A crash course covering what WooCommerce is and how it can help help you to get established in the eCommerce space, or expand if you're already there.
The latest chapter in the ongoing story of eCommerce sees our hero finding an unlikely ally in COVID-19. Lockdown measures have contributed to a big spike in online orders this year and the shift away from physical retail has accelerated by years in a matter of months.
Luckily it’s easier than ever to establish your online presence. With a multitude of eCommerce platforms ready to go, there’s never been a better time to get stuck in. I’m going to cover one of those platforms here, and I’m assuming you’ve guessed which it is.
Checking out WooCommerce
WooCommerce is an eCommerce platform based on the extremely popular WordPress CMS platform. Right now it drives 28-29% of the eCommerce market, putting it ahead of competitors such as Shopify, Magento, and even Amazon. This is no mean feat, and prompts a simple question: why?
It’s free, forever
WooCommerce is open-source software and therefore free not only to download and use but to modify and extend as required. Allowing for lower project costs, but removes barriers to learning and tinkering (which developers love to do).
It’s got options
Being based on WordPress grants access to a massive ecosystem of plugins and themes for extending and presenting websites. Whatever problems you face, the chances are that others have had the same issues and developed solutions that you can use. Some are premium or subscription-based, and others are completely free.
It’s well supported
The platform is maintained and improved by collaborators from across the world, all of whom were remote working before it was cool. Thousands more work with the platform every day so you don’t have to go far to find someone who can build a WooCommerce site – or support an existing one.
A cartful of features
WooCommerce will comfortably cover the eCommerce needs of most small businesses (and likely a lot of larger ones) out of the box. The full feature set is too wide to cover here but I’ll focus on the important stuff and some notable extensions.
The meat and potatoes of any online store (literally, if you happen to sell them). Several product types are available, from simple products to products with options to products that are grouped or associated in a variety of ways.
Products can be physical or digital, so you’re not limited to stock – you might instead sell services, downloads or bookings. Individual products host a variety of standard options, from SKUs to dimensions and weights, upsells/cross-sells, sale prices, and more besides.
Customers can navigate, sort, and filter products based on flexible categorisation and tagging options too. Products are very well supported and will satisfy most requirements!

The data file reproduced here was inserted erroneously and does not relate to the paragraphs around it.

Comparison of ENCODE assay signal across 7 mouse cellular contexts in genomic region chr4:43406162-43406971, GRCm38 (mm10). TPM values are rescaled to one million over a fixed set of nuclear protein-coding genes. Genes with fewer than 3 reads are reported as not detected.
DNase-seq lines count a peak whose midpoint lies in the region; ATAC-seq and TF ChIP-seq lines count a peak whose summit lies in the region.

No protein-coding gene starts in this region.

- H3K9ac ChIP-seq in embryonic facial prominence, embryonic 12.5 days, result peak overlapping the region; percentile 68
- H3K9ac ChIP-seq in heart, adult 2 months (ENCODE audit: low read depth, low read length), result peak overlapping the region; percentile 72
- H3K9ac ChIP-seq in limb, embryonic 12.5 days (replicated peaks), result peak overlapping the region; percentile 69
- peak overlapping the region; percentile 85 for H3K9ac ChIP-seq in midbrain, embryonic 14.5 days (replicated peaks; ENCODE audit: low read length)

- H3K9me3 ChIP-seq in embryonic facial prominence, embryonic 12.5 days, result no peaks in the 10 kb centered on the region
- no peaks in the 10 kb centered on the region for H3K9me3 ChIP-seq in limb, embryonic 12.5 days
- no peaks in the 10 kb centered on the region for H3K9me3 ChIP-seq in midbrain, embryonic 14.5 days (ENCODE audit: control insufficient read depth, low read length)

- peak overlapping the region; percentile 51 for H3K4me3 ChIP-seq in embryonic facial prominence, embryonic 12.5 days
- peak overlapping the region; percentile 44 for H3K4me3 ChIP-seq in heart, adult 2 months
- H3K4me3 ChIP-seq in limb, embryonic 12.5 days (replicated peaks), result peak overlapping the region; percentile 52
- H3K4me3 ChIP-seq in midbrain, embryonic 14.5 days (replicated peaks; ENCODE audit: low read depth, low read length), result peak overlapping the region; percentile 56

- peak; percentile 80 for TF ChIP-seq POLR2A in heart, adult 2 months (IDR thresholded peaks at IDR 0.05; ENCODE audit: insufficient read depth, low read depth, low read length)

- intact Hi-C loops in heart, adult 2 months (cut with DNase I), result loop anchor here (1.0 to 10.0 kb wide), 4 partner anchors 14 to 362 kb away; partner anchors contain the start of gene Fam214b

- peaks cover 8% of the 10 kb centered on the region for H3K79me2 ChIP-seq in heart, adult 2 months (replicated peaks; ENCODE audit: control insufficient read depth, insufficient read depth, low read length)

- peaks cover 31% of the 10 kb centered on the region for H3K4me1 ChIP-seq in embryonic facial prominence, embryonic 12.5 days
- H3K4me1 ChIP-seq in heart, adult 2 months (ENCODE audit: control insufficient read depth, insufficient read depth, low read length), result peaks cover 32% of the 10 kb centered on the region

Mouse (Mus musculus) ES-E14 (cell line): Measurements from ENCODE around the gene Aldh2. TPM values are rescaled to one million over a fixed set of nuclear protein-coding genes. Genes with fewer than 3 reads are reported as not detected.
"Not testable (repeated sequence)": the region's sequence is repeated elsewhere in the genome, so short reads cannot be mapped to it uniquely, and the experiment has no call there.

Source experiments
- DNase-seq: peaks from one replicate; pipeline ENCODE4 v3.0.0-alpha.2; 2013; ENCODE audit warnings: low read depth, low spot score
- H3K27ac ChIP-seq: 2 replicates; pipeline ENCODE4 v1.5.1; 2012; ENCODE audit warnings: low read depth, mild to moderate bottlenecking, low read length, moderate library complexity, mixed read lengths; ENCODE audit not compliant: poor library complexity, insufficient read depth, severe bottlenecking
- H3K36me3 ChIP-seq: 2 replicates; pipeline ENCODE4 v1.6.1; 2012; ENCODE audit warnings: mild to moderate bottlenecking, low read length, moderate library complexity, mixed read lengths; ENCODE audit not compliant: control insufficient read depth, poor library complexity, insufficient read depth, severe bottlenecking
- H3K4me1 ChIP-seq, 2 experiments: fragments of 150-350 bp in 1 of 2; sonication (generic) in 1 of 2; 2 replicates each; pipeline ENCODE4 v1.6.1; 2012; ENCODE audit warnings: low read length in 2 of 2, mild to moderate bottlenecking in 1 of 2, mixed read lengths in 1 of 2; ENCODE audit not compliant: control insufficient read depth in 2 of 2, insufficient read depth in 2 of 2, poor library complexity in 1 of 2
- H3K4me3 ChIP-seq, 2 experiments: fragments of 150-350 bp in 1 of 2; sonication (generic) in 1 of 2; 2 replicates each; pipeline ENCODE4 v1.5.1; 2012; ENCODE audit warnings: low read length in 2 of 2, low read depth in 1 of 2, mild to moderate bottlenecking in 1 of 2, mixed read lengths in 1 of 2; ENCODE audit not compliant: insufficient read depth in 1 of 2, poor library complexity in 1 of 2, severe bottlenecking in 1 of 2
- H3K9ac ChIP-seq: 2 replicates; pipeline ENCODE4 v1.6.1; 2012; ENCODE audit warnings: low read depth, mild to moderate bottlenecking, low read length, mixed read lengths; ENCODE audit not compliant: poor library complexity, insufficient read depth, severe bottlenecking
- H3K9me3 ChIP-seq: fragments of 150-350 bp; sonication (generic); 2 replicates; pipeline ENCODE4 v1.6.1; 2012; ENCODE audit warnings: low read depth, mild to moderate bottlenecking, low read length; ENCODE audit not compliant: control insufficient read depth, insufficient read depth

The trusty cart does exactly what you expect it to; no less. Customers can review their subtotal and manage the products they’ve added, changing quantities or removing items as they desire. Various extensions such as Smart Cart provide additional flexibility.
It captures customer name and address details, displays shipping options, applies tax, summarises the order, and captures payment. None of this should be surprising – it’s got the basics covered so you can get up and running quickly. It can be extended to support subscriptions so you can offer regular deliveries or ongoing services.
You can configure multiple potential destinations and charges geographically using shipping zones and shipping classes applied to specific products or groups of products. If your needs are more complex then table rate shipping is possible, and plugins are also available to support all popular courier services.
There is support for most major payment providers. The options available depend on the provider (for example, some provide better support for subscriptions than others) so it’s a good idea to figure out which provider you want to use! Basic payment options such as cheque and local pickup are available too.
Products can be added including or excluding tax and different tax rates can be configured for different countries. Of course, several plugins are also available to support VAT numbers, exemptions, and automation.
Some simple coupon types are available and provide features such as percentage and fixed discounts, expiration dates, and a variety of other usage limits.
WooCommerce tracks your store stats and provides reports about orders, customers, stock, and taxes. It’s a great way to keep track of your store’s performance, and there are plenty of options for expanding on this and integrating with other platforms and fit your needs.
The other side of the coin
WooCommerce is a great option a lot of of the time, but it’s not for everyone.
Ah, but I have a very large inventory?
There are no explicit technical limits but you may struggle if you have a complex inventory with hundreds of product attributes and cross-categorisation. Investing in top-notch hosting/storage and a team of developers dedicated to optimisation will do wonders here.
Okay, but WordPress isn’t my main CMS?
If you’re not keen on using WordPress as your main CMS then you might consider other options. However, WooCommerce comes equipped with an API. This makes it possible to integrate it with other systems, so it might still be an option.
Although WooCommerce provides many great features out of the box, you’ll want a team of developers to help cater for your more specific needs.
Thank you, come again
Hopefully, you now understand what WooCommerce offers, and how you can take advantage of this very successful platform. If you want to explore WooCommerce as an option for your online store, drop us a line.